2

I have a question about forwarding references in member functions of template classes. The standard clearly states (here), that in their example:

template<class T> struct A {
    template<class U>
    A(T&& x, U&& y, int* p); // x is not a forwarding reference, but y is
};

x is always an rvalue-reference due to T not being a derived but a fully specified class template parameter.

In one of our projects, I stumbled across what I first though was a programming mistake but then found out to be working. So I put together a small code example to test the unexpected behaviour:

#include <iostream>
#include <type_traits>


namespace
{
    // Small helper function to output whether the given parameter is an rvalue-reference or not
    template < typename TType >
    void printType( TType&& value )
    {
        if( std::is_rvalue_reference< decltype( value ) >::value )
        {
            std::cout << "rvalue-ref\n";
        }
        else if( std::is_lvalue_reference< decltype( value ) >::value )
        {
            std::cout << "lvalue-ref\n";
        }
        else
        {
            std::cout << "something else\n";
        }
    }


    template < typename TType >
    struct TestStruct
    {
        // TType&& should be an rvalue-reference since it is a struct-template parameter and not
        // deduced
        static void func( TType&& value )
        {
            // forward should always evaluate to std::move
            printType( std::forward< TType >( value ) );
        }
    };

    template < typename TType >
    void wrapper( TType&& value )
    {
        TestStruct< TType >::func( std::forward< TType >( value ) );
    }


    // TType&& is a forwarding reference as it is a deduced template type
    template < typename TType >
    void func( TType&& value )
    {
        printType( std::forward< TType >( value ) );
    }
}


int main( int argc, char** argv )
{
    int a = 2;

    // classic rvalue-references with a temporary
    func( 2 );
    wrapper( 2 );

    // classic lvalue-reference with a variable
    func( a );
    wrapper( a );

    // casted rvalue-reference with std::move
    func( std::move( a ) );
    wrapper( std::move( a ) );

    return 0;
}

The main focus lies on the TestStruct struct. The value parameter clearly should be an rvalue-reference no matter what TType gets filled with but the output (tested with gcc 7.3.0 and clang 4.0.1-8):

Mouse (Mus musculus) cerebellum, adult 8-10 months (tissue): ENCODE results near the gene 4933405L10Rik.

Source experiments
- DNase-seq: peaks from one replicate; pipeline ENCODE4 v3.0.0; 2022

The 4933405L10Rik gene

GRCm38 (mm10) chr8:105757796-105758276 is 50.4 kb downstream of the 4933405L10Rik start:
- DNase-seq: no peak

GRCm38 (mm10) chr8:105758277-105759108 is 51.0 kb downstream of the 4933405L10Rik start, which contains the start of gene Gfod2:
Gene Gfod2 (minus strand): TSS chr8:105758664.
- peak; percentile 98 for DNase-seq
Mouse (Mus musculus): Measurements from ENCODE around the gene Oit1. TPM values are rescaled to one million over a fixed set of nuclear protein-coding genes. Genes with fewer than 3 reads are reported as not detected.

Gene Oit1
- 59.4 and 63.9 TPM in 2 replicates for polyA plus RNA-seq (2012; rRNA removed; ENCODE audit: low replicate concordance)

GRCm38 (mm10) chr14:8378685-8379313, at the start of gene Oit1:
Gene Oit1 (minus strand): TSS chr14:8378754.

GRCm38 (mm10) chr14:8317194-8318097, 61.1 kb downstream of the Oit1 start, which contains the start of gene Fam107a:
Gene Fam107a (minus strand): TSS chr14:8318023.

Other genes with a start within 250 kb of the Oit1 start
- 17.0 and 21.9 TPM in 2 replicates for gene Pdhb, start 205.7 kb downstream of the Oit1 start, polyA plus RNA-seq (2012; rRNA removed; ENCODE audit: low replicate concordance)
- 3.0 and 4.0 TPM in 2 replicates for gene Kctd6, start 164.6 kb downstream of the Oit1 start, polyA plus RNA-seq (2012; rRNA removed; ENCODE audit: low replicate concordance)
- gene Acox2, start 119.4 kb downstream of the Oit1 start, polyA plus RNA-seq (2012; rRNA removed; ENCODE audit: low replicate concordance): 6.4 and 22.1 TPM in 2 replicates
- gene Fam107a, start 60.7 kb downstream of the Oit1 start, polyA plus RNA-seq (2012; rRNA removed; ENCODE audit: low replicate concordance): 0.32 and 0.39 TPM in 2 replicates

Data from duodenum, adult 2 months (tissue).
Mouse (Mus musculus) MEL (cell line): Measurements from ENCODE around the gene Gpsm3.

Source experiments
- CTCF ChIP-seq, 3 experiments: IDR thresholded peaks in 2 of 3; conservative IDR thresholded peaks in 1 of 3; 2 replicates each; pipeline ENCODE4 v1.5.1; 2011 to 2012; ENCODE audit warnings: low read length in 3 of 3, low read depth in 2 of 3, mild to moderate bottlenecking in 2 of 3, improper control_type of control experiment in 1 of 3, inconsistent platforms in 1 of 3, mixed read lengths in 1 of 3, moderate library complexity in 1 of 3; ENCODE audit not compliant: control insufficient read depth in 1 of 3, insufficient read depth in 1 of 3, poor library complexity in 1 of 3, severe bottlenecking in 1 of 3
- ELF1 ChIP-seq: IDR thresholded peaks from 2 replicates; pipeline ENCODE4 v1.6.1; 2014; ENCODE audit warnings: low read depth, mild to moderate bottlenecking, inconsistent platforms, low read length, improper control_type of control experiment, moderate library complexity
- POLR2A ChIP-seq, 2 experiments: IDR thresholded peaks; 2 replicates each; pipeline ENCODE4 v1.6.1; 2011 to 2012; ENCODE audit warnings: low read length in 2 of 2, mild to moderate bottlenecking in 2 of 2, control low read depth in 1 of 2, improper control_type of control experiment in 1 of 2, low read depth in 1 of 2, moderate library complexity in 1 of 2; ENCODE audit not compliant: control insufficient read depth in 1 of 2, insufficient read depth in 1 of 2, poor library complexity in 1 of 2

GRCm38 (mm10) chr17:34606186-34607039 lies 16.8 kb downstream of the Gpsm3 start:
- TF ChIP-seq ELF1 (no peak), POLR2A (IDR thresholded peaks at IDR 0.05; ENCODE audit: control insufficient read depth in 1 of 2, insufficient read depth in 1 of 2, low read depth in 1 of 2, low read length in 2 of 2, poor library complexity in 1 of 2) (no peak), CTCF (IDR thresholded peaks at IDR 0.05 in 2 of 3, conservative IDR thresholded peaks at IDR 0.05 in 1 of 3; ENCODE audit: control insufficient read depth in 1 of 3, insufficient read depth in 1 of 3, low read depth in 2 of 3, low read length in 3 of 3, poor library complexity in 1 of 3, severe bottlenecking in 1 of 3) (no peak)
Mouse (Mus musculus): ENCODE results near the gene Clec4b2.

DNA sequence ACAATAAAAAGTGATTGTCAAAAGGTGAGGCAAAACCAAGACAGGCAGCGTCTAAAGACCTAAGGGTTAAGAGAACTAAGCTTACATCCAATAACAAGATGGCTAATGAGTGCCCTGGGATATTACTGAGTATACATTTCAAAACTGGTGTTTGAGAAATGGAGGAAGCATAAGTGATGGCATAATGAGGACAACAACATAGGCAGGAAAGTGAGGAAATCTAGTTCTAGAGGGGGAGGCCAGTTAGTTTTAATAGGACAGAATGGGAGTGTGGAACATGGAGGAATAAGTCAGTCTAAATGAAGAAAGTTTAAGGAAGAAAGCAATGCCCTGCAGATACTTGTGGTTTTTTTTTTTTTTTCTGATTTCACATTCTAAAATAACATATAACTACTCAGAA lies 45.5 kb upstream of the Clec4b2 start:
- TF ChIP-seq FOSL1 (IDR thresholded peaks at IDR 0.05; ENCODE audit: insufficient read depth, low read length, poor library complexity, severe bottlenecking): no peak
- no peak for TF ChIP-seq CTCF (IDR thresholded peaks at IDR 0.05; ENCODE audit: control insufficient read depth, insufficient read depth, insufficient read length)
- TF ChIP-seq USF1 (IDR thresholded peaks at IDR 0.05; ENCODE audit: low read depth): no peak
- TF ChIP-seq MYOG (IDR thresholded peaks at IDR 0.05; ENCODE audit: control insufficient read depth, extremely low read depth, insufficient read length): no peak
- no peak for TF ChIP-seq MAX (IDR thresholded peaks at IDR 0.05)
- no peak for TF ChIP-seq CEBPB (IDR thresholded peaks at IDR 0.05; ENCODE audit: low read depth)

rvalue-ref
rvalue-ref
lvalue-ref
lvalue-ref
rvalue-ref
rvalue-ref

Shows in line 4 that because I derived and forwarded TType in the wrapper function, it actually becomes an lvalue-reference in the static member function of TestStruct. That is somewhat mind-boggling to me as it seems that the property, whether a type is derived or not, is propagated to the class template parameter.

The best explanation I could come up with is, that wrapper correctly derives TType&& as lvalue-reference and passes it as such to TestStruct. In there, I somehow have an rvalue-reference of an lvalue-reference, which I didn't even know was possible. This explanation, however, gets supported by the fact that I get the (expected) compiler error when I write

TestStruct< std::decay_t< TType > >::func( std::forward< TType >( value ) );

in the wrapper function.

What is happening?

marked as duplicate by Community Feb 15 '18 at 9:53

This question has been asked before and already has an answer. If those answers do not fully address your question, please ask a new question.

  • Does that mean my explanation is correct? But if TType is an rvalue of an lvalue, why is printType recognizing it as an lvalue even though I forwarded it? – Baldurius Feb 15 '18 at 9:46
  • 2
    // TType&& should be an rvalue-reference. that comment is wrong for TestStruct<T&> (reference collapsing). – Jarod42 Feb 15 '18 at 9:48

Browse other questions tagged or ask your own question.